December 2015 Vol 6, NO 6

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Financial Navigation

Expert Financial Navigation Is Critical for Patients’ Well-Being

Financial distress and toxicity are ongoing issues for patients with cancer, Dan Sherman, MA, LPC, Founder/President, The NaVectis Group, Caledonia, MI, explained in his presentation about the importance of financial navigation at the 2015 Association of Oncology Social Work 31st Annual Conference in Seattle, WA. The top concern of patients with cancer is no longer a fear of dying, but fear of the financial obligations. “Forty-two percent of insured cancer patients express a significant or catastrophic financial burden…. That’s almost 50% of the oncology population saying this is catastrophic,” he said.

“I am not seeing the patient when they get the bill. That’s the wrong approach. I had to fight to see them on the day of consult.”

Patients with cancer are 2.5 times more likely to file for bankruptcy, and, if they have copays exceeding $54, are 70% more likely to discontinue treatment within 6 months. To address this financial burden, Mr Sherman recommends including a financial navigator in oncology practices. “I am not going to argue that we’re going to get rid of all the financial toxicity,” he emphasized. “That’s going to be impossible….These numbers could change, because a lot of inappropriate financial counseling is happening to our patients.”

Filling the Need for Financial Guidance

If healthcare providers do not deliver adequate financial solutions to their patients, it becomes more difficult to address patients’ emotional needs. “If paying attention and doing financial navigation isn’t done well, you’re going to have a lot of needless suffering, both emotional and physical, and the basic needs of the patients are not going to be addressed in a direct way,” Mr Sherman explained. He further argued that there is a profound need for financial expertise in oncology care. “When a patient comes into your system and they have some significant out-of-pocket responsibilities, usually they are referred either outside of the multidisciplinary team [or] they’re referred down to the financial counseling office, who knows nothing about the patient’s clinical needs.” Mr Sherman added, “If you don’t understand all the rules and regulations within the Affordable Care Act [ACA], your patients are going to suffer, I guarantee it. There is a need for expert knowledge in these programs in order to apply them to the appropriate patient at the appropriate time.”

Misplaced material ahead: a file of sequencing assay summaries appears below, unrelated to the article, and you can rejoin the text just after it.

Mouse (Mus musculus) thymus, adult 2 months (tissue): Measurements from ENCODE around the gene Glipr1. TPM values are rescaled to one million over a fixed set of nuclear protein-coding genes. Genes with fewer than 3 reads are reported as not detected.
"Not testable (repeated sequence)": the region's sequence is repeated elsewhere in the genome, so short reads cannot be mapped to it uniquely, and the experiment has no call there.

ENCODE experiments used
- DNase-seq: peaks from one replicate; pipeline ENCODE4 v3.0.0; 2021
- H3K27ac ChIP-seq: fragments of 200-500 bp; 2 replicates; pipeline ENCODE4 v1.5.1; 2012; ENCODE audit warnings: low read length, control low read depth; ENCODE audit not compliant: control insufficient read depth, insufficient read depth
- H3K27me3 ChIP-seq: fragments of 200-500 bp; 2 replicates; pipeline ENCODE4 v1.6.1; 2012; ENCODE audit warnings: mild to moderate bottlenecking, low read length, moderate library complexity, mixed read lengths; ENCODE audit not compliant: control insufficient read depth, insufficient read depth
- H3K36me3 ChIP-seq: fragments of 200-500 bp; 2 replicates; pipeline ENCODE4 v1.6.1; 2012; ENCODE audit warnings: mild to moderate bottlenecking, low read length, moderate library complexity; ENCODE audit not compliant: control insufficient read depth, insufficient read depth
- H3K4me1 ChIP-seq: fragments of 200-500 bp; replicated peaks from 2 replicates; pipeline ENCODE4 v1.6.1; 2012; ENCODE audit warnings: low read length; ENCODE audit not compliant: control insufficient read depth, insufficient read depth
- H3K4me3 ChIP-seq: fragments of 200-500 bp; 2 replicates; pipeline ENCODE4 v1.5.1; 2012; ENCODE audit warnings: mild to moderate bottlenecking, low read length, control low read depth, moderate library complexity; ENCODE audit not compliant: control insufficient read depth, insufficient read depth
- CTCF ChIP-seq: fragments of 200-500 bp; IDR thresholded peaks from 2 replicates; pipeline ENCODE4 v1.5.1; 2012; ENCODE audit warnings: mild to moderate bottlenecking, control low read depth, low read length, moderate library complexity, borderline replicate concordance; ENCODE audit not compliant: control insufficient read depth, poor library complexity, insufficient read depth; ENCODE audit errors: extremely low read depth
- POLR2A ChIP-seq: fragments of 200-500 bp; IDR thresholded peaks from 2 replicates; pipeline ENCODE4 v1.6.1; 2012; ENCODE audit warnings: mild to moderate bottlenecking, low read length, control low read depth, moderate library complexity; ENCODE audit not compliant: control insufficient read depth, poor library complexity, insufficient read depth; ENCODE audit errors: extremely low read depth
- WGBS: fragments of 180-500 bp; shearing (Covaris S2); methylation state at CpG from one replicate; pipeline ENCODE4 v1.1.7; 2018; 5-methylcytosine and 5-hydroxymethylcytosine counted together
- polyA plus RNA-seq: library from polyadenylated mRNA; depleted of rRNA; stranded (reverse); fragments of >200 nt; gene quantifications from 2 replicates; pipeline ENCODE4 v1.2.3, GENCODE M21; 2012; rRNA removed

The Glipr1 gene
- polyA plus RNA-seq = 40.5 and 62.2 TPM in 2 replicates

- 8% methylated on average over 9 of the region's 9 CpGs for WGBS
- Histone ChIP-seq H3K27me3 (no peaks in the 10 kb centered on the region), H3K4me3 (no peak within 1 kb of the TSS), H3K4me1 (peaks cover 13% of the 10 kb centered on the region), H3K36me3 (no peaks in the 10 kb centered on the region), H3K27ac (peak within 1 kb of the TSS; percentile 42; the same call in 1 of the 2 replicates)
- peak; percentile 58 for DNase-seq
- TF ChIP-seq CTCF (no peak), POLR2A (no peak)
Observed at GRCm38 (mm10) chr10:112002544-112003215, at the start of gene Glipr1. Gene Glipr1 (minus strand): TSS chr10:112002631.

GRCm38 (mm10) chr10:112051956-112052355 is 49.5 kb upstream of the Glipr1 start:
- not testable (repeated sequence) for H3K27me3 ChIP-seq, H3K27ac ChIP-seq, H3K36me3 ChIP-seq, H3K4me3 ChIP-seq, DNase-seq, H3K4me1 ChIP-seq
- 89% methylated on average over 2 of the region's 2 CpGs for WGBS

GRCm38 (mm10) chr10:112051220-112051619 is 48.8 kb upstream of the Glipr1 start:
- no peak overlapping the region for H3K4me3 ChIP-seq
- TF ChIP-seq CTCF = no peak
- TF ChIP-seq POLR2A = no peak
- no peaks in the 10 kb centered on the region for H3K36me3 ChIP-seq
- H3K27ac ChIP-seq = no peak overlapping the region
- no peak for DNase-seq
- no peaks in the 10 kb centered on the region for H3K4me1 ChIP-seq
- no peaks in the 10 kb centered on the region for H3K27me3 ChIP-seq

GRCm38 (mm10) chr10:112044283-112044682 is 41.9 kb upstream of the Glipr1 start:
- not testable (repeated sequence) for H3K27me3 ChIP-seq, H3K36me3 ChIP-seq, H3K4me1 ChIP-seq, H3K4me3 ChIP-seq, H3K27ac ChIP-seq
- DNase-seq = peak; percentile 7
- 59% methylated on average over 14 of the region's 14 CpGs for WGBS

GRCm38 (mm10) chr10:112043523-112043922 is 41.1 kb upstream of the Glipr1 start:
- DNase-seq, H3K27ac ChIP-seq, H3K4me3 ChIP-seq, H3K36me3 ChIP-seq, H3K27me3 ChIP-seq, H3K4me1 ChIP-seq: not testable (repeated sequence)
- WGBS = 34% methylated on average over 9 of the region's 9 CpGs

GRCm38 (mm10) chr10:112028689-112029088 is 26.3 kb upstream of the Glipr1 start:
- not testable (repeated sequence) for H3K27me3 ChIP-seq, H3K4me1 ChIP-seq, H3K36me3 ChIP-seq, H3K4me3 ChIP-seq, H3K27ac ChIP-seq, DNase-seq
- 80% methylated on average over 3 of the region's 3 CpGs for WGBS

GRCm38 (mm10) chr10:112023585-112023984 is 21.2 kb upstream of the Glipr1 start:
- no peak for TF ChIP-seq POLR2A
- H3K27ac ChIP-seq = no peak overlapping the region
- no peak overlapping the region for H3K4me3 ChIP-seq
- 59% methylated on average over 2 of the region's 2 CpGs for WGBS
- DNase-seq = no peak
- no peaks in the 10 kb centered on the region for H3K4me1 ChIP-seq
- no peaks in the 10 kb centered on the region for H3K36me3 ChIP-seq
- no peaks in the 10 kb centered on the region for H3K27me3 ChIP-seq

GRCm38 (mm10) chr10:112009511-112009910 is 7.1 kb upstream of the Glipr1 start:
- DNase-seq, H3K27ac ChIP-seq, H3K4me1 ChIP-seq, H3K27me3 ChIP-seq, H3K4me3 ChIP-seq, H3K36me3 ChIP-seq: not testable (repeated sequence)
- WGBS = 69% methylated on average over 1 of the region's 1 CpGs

Reducing Costs with Financial Navigation

The ACA has helped some patients with their financial burdens, but many patients are still facing significant out-of-pocket responsibilities. Mr Sherman described one patient, a single mother with 2 young children, who was diagnosed with lymphoma and needed ≥6 months of chemotherapy. She purchased a policy on her own, where she had a $320 monthly payment that covered her family, and a $12,700 out-of-pocket responsibility.

“I knew she was not going to be able to work. I’ve already had that conversation with the physician, so we talked about short-term disability. She did have short-term disability benefits available to her from her employer. She was going down to 60% of her pay,” Mr Sherman said.

She and Mr Sherman then called the ACA marketplace and reported that her income was decreasing with short-term disability. Her monthly premium then decreased to $122, and her out-of-pocket costs decreased to $1450. Mr Sherman also contacted the Leukemia & Lymphoma Society, and the patient applied for copay assistance.

“I met with the patient on the day of the consult, understood what was going on from a medical standpoint, then was able to meet with the patient and have a dialogue about going on disability, and then we were able to get these out-of-pocket [costs] down,” Mr Sherman said. “I am not seeing the patient when they get the bill. That’s the wrong approach. I had to fight to see them on the day of consult. I know the patient is overwhelmed on the day of consult, but what do we know about the number 1 stress around oncology patients? It’s financial. We can’t ignore it.”

Mr Sherman’s primary goal is to decrease patients’ distress, not to save money for the hospital. “However, if you do it well, 99% of the time it benefits the hospital,” he said. “I’m a strong advocate for having an individual dedicated in this position. No longer can we accept that it’s a side issue. It just isn’t fair to the patient.”

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